09/01/2007, 00.00
ITALY – VATICAN
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Pope: Loreto, young people's spiritual capital

Benedict XVI urges the 300,000 people who gathered in the Plains of Montorso not “to fear” difficulties, failure, insecurity or “God’s silence,” encouraging them instead to discover Christ in creation, the liturgy, in friendship with fellow Christians. He invites them to bear witness to their faith in our society. Among those present, Fr Giancarlo Bossi greeted everyone and gave his thanks.

Loreto (AsiaNews) – As the moving voice of tenor Andrea Bocelli singing Gounod’s Ave Maria drifted across the Plains of Montorso, the dark statue of Our Lady of Loreto slowly made its way through a huge crowd of almost 300,000 young people, amid their applause and enthusiasm. Organised by the Italian Bishops’ Conference in preparation of the 2008 World Youth Day in Sydney, the statue symbolises the gathering, the agora. A combination of carnival, party and prayer, the youth Vigil brought out the best in young Italian Catholics, their concerns and eagerness included; it did the same for Benedict XVI, who expressed his emotions, attentiveness and imagination, often putting aside his prepared speech in favour of a direct, heartfelt approach to the young people.

Slums and God’s silence

The vigil, which included chanting and music, saw some speakers bear witness as to what it means to be young today, addressing questions to the Pope. From the southern Italian city of Bari, Piero, an engineer, and Giovanna, a social worker from the city’s slums, were the first to speak. After talking about their own commitment, they asked: “How is it possible to hope when reality takes away whatever dream for happiness you may have, denies you a chance to plan your life?”

In his reply the Pope said that the anxiety the question betrays did not need any theoretical or feel-good answer. Putting aside his prepared text, the Holy Father spoke about marginalisation and ghettoisation, tragedies caused by the inaction of centres of power. He went on to say that the institutions that should take care of the powerless like the family and the parish church have been weakened. He further stressed that for the Church no one is an outsider and everyone is part of the whole. Christ was born in Nazareth, a place far from any centre of power; and yet he “revolutionised the world.” The Church should go back into the poorer neighbourhoods and with Christ’s help rebuild the social fabric of their inhabitants. For this reason young people he said must “change the world,” starting in its poorest corners, places time forgot.

When it was her turn, Sara, a 24-year-old office worker from Genoa, spoke about young people’s confusion, about the violence they experience and the lack of educators “as good and credible reference points to whom one may turn with one’s pain is too much. . . .  Holy Father, in this silence so heavy for me and my faith, where is everybody? Above all, where is God?”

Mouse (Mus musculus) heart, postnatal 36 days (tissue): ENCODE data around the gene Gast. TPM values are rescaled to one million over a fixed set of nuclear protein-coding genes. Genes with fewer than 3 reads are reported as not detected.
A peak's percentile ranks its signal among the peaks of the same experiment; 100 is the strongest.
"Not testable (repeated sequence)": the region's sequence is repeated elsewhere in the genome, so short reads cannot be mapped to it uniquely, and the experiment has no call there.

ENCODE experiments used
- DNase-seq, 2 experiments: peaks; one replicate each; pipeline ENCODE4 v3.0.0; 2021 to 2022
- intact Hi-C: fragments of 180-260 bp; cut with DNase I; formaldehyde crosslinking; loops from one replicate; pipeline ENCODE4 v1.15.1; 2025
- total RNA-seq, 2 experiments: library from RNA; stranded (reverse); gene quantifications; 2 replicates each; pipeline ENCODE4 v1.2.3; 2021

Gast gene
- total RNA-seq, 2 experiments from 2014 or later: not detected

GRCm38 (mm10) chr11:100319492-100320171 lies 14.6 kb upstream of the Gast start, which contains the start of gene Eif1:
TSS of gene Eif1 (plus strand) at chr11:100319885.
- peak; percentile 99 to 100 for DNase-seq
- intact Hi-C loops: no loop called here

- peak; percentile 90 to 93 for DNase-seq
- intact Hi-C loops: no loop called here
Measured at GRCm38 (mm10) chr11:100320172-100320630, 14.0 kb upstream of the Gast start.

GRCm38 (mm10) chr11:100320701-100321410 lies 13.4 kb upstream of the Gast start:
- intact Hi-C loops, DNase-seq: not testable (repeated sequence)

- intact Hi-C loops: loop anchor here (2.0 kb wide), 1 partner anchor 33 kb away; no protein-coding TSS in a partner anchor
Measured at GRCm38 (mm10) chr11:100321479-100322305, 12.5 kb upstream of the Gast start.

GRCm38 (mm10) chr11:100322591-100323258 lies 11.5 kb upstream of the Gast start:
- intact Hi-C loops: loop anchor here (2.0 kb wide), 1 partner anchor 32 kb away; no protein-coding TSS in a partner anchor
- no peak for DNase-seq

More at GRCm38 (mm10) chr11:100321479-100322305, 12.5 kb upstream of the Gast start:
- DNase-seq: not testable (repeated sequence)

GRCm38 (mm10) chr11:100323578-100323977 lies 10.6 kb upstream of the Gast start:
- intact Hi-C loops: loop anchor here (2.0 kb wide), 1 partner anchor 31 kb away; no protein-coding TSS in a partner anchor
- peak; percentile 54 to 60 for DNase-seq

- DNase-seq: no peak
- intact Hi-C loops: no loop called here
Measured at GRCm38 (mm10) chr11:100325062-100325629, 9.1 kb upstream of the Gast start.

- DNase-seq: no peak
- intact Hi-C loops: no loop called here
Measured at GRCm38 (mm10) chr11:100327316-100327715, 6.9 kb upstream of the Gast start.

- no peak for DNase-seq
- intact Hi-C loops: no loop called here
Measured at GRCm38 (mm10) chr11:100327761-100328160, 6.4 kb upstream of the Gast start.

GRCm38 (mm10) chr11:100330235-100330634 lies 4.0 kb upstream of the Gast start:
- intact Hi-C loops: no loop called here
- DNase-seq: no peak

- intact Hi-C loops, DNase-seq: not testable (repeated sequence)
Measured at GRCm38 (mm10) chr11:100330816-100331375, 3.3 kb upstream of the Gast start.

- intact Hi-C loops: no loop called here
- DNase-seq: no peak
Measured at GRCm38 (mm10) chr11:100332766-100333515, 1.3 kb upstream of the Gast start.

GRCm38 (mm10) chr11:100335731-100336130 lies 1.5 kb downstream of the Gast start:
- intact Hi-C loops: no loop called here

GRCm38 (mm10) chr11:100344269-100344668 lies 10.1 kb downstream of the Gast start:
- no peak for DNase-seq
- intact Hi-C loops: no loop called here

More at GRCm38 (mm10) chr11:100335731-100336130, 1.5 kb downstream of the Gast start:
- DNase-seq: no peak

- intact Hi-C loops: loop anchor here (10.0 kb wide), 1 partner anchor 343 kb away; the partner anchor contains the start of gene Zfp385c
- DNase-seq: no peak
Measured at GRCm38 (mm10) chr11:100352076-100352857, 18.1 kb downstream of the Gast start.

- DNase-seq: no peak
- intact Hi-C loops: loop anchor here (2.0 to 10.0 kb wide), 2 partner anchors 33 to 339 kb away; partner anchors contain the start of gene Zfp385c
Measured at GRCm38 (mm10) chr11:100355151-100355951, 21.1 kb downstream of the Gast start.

“Every believer knows about God’s silence,” said the Pontiff answering off the cuff. “With all her charity, even Mother Teresa suffered from God’s silence.” But he recalled a story about Pope John Paul II, when he was still Cardinal Wojtyla. A scientist told him that he was “certain” that God did not exist but that “whenever he looked out at the mountains, he saw that He existed.” In truth, “the beauty of creation,” the Pope said, “is a sign of God’s goodness.” Not only do we meet God in creation, but we feel his “presence in the liturgical celebrations and in the Word,” he said. We have the same experience in the “great music by Bach, Mozart, and Haendel.” Listening to them we discover that God is the source of everything. Also there is friendship and companionship in faith and travel like what young people in Loreto have experienced. “God,” he said, “wants us to bear witness to our faith and be a light” onto others.

Acknowledging that “it is hard to talk to our friends about God and the Church,” a God “of prohibitions” and “a Church that imposes,” he urged his audience to “try to experience the living Church, not the image of a Church that is a centre of power.”

Remembering his visit to Fazenda Esperanza in Brazil, a drug rehab centre, he said that “the certainty in God’s existence means salvation from desperation.” God “broadens life,” he noted; “drugs destroy it.”

He concluded saying that “Christ came to create a network of communion in the world so that we can all help each other. In so doing we discover that the commandments and the relationship to God are in reality a path to joy.”

Almost as confirmation to what the Pope said, Ilaria, 26 and from Rome, offered her story as a happy ending. She told her fellow young people the story of her family, a violent father, her anorexia, her mother, and a priest who helped her psychologically and spiritually. Now she is married and the mother of a little girl, and has adopted Pope Wojtyła’s apostolic motto Totus Tuus ("totally yours”) which he borrowed from the Marian consecrating prayer.